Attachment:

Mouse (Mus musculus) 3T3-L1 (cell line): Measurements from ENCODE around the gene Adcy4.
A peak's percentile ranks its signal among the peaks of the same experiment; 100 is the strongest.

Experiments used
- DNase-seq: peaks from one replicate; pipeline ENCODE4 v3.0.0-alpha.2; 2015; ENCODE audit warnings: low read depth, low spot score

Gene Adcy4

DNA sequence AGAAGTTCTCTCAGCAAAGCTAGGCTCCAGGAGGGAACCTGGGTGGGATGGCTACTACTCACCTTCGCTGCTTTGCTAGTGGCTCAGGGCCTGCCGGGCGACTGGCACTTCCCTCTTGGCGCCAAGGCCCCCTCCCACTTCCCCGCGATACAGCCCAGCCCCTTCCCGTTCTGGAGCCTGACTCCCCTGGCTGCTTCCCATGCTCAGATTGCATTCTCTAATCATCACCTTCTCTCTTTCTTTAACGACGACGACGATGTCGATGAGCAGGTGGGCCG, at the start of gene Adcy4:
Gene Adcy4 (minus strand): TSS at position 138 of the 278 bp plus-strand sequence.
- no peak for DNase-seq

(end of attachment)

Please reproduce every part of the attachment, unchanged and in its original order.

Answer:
Mouse (Mus musculus) 3T3-L1 (cell line): Measurements from ENCODE around the gene Adcy4.
A peak's percentile ranks its signal among the peaks of the same experiment; 100 is the strongest.

Experiments used
- DNase-seq: peaks from one replicate; pipeline ENCODE4 v3.0.0-alpha.2; 2015; ENCODE audit warnings: low read depth, low spot score

Gene Adcy4

DNA sequence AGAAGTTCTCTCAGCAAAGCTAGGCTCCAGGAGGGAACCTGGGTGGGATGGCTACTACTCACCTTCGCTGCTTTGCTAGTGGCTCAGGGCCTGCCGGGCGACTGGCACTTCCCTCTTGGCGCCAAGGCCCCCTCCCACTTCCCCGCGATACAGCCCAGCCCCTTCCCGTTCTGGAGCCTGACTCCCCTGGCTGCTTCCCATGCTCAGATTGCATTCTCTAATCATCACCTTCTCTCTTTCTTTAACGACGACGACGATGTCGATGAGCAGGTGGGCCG, at the start of gene Adcy4:
Gene Adcy4 (minus strand): TSS at position 138 of the 278 bp plus-strand sequence.
- no peak for DNase-seq